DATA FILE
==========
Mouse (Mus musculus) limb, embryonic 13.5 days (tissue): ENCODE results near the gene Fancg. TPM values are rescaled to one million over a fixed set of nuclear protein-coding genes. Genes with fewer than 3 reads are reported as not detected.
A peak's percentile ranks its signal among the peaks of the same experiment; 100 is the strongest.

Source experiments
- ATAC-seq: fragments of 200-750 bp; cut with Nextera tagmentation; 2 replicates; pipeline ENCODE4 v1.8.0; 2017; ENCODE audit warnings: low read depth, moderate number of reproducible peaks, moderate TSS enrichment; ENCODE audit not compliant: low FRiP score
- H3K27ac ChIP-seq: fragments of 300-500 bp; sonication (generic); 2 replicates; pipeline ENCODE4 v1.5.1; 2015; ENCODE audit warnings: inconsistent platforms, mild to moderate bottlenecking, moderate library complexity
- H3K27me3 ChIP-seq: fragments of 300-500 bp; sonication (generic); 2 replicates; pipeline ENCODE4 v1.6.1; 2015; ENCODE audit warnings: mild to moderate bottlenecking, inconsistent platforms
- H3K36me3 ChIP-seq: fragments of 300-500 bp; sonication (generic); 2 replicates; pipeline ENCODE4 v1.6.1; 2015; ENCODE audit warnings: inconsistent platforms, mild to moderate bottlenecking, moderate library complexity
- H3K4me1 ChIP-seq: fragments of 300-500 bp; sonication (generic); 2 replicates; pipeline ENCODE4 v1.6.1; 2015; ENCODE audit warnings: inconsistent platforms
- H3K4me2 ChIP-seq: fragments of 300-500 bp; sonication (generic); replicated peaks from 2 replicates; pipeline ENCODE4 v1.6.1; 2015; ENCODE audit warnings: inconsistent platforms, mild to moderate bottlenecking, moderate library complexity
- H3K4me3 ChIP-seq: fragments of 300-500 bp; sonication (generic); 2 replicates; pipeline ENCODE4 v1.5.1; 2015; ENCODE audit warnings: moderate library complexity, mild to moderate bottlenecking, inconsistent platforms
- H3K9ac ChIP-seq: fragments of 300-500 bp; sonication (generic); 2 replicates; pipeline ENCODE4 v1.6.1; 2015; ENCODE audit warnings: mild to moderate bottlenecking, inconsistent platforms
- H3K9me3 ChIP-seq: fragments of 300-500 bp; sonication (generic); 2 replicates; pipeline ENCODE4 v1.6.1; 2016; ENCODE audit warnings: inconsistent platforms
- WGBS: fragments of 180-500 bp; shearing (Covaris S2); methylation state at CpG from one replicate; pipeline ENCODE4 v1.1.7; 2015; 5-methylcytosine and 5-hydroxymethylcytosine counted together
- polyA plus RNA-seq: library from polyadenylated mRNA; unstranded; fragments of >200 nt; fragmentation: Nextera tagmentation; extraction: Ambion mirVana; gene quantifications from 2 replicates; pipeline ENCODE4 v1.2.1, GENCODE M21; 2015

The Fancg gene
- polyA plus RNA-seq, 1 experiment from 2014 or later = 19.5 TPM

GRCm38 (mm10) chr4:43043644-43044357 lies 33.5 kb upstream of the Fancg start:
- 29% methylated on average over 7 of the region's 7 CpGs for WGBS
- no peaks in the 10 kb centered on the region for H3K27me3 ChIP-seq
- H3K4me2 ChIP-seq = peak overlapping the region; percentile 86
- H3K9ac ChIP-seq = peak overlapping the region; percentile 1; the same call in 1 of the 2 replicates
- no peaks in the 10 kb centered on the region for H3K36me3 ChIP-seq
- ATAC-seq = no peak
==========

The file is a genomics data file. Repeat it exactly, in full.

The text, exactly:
Mouse (Mus musculus) limb, embryonic 13.5 days (tissue): ENCODE results near the gene Fancg. TPM values are rescaled to one million over a fixed set of nuclear protein-coding genes. Genes with fewer than 3 reads are reported as not detected.
A peak's percentile ranks its signal among the peaks of the same experiment; 100 is the strongest.

Source experiments
- ATAC-seq: fragments of 200-750 bp; cut with Nextera tagmentation; 2 replicates; pipeline ENCODE4 v1.8.0; 2017; ENCODE audit warnings: low read depth, moderate number of reproducible peaks, moderate TSS enrichment; ENCODE audit not compliant: low FRiP score
- H3K27ac ChIP-seq: fragments of 300-500 bp; sonication (generic); 2 replicates; pipeline ENCODE4 v1.5.1; 2015; ENCODE audit warnings: inconsistent platforms, mild to moderate bottlenecking, moderate library complexity
- H3K27me3 ChIP-seq: fragments of 300-500 bp; sonication (generic); 2 replicates; pipeline ENCODE4 v1.6.1; 2015; ENCODE audit warnings: mild to moderate bottlenecking, inconsistent platforms
- H3K36me3 ChIP-seq: fragments of 300-500 bp; sonication (generic); 2 replicates; pipeline ENCODE4 v1.6.1; 2015; ENCODE audit warnings: inconsistent platforms, mild to moderate bottlenecking, moderate library complexity
- H3K4me1 ChIP-seq: fragments of 300-500 bp; sonication (generic); 2 replicates; pipeline ENCODE4 v1.6.1; 2015; ENCODE audit warnings: inconsistent platforms
- H3K4me2 ChIP-seq: fragments of 300-500 bp; sonication (generic); replicated peaks from 2 replicates; pipeline ENCODE4 v1.6.1; 2015; ENCODE audit warnings: inconsistent platforms, mild to moderate bottlenecking, moderate library complexity
- H3K4me3 ChIP-seq: fragments of 300-500 bp; sonication (generic); 2 replicates; pipeline ENCODE4 v1.5.1; 2015; ENCODE audit warnings: moderate library complexity, mild to moderate bottlenecking, inconsistent platforms
- H3K9ac ChIP-seq: fragments of 300-500 bp; sonication (generic); 2 replicates; pipeline ENCODE4 v1.6.1; 2015; ENCODE audit warnings: mild to moderate bottlenecking, inconsistent platforms
- H3K9me3 ChIP-seq: fragments of 300-500 bp; sonication (generic); 2 replicates; pipeline ENCODE4 v1.6.1; 2016; ENCODE audit warnings: inconsistent platforms
- WGBS: fragments of 180-500 bp; shearing (Covaris S2); methylation state at CpG from one replicate; pipeline ENCODE4 v1.1.7; 2015; 5-methylcytosine and 5-hydroxymethylcytosine counted together
- polyA plus RNA-seq: library from polyadenylated mRNA; unstranded; fragments of >200 nt; fragmentation: Nextera tagmentation; extraction: Ambion mirVana; gene quantifications from 2 replicates; pipeline ENCODE4 v1.2.1, GENCODE M21; 2015

The Fancg gene
- polyA plus RNA-seq, 1 experiment from 2014 or later = 19.5 TPM

GRCm38 (mm10) chr4:43043644-43044357 lies 33.5 kb upstream of the Fancg start:
- 29% methylated on average over 7 of the region's 7 CpGs for WGBS
- no peaks in the 10 kb centered on the region for H3K27me3 ChIP-seq
- H3K4me2 ChIP-seq = peak overlapping the region; percentile 86
- H3K9ac ChIP-seq = peak overlapping the region; percentile 1; the same call in 1 of the 2 replicates
- no peaks in the 10 kb centered on the region for H3K36me3 ChIP-seq
- ATAC-seq = no peak